POLITICS
09/11/2018 16:46 EDT | Updated 09/11/2018 16:46 EDT

Brian Mulroney Is Still No Fan Of The Notwithstanding Clause

Caroline Mulroney is defending Ontario's use of the controversial provision.

Former prime minister Brian Mulroney and his daughter Caroline arrives for the Spirit of Hope benefit in Toronto on May 31, 2010.
Darren Calabrese/CP
Former prime minister Brian Mulroney and his daughter Caroline arrives for the Spirit of Hope benefit in Toronto on May 31, 2010.

Former prime minister Brian Mulroney says that while he continues to have personal issues with the Constitution's notwithstanding clause, he does not think it is an illegitimate tool for governments.

Mulroney famously argued that Section 33 of the Charter of Rights and Freedoms made the charter "not worth the paper it's written on." He also called the clause a "fatal flaw" of the Constitution.

The highly controversial provision allows Parliament or provincial legislatures to pass laws overriding certain sections of the charter for a five-year period.

His positions sparked renewed interest Tuesday after Ontario Premier Doug Ford said he would invoke the notwithstanding clause to move forward with legislation to slash the size of Toronto's city council. On Monday, a judge ruled the law infringed on the freedom of expression of city council candidates and voters.

The former PM's daughter, Caroline, serves as Ontario's attorney general. Though she was not by Ford's side when he announced the gambit, she later tweeted her support of the move and will have to defend the government's decision.

Speaking at an event at Library and Archives Canada in Ottawa Tuesday, Mulroney reportedly told an audience member he wanted to avoid discussing the notwithstanding clause for "all kinds of reasons."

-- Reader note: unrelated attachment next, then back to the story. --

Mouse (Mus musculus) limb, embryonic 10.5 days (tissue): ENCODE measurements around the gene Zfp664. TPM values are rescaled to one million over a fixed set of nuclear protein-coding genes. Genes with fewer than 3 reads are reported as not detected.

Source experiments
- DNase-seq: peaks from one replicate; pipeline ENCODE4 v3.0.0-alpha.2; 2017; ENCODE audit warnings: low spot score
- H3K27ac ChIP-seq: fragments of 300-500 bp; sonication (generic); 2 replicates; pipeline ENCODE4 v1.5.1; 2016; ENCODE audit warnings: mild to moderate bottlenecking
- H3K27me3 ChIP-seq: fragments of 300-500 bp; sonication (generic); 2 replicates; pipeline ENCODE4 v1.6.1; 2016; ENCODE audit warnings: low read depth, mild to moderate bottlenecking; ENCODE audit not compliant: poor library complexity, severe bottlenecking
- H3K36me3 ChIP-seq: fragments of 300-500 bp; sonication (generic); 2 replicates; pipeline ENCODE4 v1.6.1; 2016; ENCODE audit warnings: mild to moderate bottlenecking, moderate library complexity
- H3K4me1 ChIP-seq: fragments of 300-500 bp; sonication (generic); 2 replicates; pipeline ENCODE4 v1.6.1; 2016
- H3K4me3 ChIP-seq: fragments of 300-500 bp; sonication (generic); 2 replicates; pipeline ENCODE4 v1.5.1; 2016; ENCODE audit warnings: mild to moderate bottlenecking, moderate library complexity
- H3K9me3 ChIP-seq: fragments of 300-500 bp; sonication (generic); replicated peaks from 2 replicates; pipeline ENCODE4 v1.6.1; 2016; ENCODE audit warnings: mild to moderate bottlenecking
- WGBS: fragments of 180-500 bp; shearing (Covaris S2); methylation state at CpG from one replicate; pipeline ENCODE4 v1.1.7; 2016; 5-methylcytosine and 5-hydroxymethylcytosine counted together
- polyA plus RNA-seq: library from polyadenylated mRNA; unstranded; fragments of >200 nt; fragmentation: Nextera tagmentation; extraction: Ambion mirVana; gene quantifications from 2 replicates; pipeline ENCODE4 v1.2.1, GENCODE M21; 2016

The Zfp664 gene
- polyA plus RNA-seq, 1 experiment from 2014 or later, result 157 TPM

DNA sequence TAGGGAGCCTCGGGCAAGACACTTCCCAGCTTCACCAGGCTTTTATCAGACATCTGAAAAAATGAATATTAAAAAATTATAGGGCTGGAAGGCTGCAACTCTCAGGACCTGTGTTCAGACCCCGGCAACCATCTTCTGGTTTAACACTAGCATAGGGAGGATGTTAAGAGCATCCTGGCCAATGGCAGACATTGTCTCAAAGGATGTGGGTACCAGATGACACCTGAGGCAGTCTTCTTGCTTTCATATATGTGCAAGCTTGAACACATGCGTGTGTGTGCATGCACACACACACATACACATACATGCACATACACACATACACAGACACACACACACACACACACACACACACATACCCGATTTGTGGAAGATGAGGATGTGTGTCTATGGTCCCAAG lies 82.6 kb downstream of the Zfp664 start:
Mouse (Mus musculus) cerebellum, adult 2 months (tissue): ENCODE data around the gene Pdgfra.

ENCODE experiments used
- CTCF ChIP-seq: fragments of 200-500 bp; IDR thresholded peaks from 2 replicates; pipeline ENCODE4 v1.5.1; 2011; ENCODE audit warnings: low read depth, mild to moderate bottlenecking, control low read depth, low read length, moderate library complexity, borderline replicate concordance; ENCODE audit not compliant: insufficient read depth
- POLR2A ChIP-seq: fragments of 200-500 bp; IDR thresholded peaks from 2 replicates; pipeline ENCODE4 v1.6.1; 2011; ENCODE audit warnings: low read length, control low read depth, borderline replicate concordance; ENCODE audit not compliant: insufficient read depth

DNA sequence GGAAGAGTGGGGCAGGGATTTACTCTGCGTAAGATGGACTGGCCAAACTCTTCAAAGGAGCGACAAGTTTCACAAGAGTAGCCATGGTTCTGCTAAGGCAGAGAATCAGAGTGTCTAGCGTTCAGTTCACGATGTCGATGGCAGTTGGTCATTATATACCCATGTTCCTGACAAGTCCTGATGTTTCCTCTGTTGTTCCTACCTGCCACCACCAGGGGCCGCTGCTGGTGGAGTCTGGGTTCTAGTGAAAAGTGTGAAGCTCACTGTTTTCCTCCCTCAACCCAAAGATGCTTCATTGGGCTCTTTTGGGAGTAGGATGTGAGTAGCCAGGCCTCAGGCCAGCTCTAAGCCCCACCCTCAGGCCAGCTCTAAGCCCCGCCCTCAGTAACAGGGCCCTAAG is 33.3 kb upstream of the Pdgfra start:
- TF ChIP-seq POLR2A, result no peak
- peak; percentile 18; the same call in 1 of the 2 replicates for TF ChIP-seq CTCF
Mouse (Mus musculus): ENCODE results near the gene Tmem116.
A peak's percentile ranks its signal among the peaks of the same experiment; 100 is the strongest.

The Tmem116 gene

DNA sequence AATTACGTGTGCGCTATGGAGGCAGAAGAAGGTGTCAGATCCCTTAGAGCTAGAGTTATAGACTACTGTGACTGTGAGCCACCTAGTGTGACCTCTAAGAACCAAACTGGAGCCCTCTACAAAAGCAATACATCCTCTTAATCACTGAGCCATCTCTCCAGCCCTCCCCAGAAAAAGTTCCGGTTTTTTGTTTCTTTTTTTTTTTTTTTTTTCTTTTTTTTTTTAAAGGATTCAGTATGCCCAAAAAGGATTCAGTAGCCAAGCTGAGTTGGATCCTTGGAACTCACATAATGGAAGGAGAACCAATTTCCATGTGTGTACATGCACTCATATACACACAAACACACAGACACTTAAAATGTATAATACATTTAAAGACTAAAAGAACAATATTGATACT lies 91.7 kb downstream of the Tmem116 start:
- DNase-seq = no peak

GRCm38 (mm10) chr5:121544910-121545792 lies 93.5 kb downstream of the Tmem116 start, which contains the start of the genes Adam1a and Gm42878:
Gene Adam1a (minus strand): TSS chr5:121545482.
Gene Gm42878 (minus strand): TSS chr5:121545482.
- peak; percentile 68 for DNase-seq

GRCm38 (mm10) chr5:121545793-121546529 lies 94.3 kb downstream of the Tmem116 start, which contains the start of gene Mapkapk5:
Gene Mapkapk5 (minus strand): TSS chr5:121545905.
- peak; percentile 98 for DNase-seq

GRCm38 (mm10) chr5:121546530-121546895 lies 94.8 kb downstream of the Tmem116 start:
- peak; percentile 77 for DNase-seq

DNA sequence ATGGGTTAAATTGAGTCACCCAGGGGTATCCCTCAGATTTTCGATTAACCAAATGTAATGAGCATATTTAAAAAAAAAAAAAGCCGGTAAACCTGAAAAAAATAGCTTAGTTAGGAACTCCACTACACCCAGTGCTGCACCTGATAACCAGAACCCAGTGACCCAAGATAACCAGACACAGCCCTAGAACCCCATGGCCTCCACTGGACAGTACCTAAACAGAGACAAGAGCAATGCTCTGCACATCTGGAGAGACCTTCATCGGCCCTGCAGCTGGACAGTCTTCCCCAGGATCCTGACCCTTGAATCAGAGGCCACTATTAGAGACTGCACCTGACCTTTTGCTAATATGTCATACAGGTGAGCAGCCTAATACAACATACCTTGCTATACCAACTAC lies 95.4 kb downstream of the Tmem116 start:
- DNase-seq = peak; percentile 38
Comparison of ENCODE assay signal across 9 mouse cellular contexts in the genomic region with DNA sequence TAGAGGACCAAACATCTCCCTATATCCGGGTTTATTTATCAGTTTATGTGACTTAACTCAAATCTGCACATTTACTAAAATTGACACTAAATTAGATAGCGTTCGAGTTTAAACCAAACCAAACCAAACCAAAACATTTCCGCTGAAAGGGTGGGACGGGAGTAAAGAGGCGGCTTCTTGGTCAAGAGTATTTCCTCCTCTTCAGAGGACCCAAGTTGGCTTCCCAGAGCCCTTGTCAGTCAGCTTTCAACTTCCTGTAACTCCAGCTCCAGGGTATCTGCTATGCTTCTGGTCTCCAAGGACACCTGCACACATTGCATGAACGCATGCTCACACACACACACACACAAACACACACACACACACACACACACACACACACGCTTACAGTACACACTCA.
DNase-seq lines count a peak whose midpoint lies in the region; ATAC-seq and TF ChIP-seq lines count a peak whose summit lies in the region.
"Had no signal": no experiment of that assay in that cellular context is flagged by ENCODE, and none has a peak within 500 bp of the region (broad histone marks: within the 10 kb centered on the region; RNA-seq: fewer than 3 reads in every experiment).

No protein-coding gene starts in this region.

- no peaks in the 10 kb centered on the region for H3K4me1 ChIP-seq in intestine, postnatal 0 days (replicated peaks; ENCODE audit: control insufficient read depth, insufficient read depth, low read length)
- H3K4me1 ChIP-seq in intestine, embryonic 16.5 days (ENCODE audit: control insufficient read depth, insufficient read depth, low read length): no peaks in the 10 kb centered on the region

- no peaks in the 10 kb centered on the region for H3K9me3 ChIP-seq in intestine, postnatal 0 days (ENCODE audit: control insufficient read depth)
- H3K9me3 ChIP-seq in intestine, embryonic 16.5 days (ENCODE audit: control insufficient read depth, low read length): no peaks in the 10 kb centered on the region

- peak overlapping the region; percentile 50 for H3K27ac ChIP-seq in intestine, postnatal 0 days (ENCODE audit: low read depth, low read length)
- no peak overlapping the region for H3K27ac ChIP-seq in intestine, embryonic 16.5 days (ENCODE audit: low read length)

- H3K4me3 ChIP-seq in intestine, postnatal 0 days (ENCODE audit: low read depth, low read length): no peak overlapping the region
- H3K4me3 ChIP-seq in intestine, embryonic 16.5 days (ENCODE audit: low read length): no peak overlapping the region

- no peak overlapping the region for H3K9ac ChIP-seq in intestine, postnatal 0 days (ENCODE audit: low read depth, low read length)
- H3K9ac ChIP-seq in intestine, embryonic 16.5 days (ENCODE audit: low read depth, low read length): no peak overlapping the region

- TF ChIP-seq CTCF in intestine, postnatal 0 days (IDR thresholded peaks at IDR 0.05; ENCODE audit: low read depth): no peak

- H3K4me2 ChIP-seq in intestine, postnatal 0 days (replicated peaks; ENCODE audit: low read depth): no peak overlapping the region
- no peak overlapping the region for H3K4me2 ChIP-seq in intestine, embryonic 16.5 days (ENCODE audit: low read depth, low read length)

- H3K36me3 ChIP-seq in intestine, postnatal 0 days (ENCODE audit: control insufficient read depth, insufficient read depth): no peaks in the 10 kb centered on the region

But he could not avoid the topic while facing reporters later.

'If it's part of the package, it's not anti-democratic to use it'

Asked if he was concerned about premiers using the tool for what might amount to comparatively minor matters, Mulroney said that governments in Saskatchewan and Yukon, for example, invoked the clause for "relatively peripheral issues."

Saskatchewan used the clause to protect back-to-work legislation in 1986. Yukon invoked the clause in 1982 on land development legislation that never went into force.

Former prime minister Pierre Trudeau would not have included the clause in his constitutional package if it was "evil," Mulroney said.

"If it's part of the package, it's not anti-democratic to use it, to invoke it if you're the elected premier of a given province," he said.

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Still, Mulroney said it's "no secret" he's against the tool being used to override decisions from the Supreme Court of Canada.

"For me, the backbone of our democracy, the strength of our democracy is the independence and confidence of the court system in Canada," he said. "We have one that would rival any in the world."

Mulroney also told a reporter he was never tempted to use the notwithstanding clause during his nearly nine years as prime minister.

"And no, I haven't discussed this with my daughter," he said.

Swipe at Trump?

Mulroney also seemed to take an oblique jab at U.S. President Donald Trump during his earlier remarks when, according to reporters, he described the "thoughtful" leadership of former president George H.W. Bush as a contrast to "what you're seeing today."

Asked about that later, Mulroney said with a smile he was describing an "abstract concept." Bush Sr. is a "marvellous guy," easy to get along with and a great friend to Canada, he said.

"That was then and now is now," Mulroney told reporters. "Now we have President Trump who is, shall I say, unorthodox in some of his views."

Mulroney has provided advice for Prime Minister Justin Trudeau as his government negotiates a revamped North American Free Trade Agreement. He expressed confidence that Trudeau — who he called a "very charming young man" — can get beyond his "rough patch" with Trump.

The president is "almost Irish sometimes," Mulroney joked.

"He's very mercurial. He's up and he's down."

With files from The Canadian Press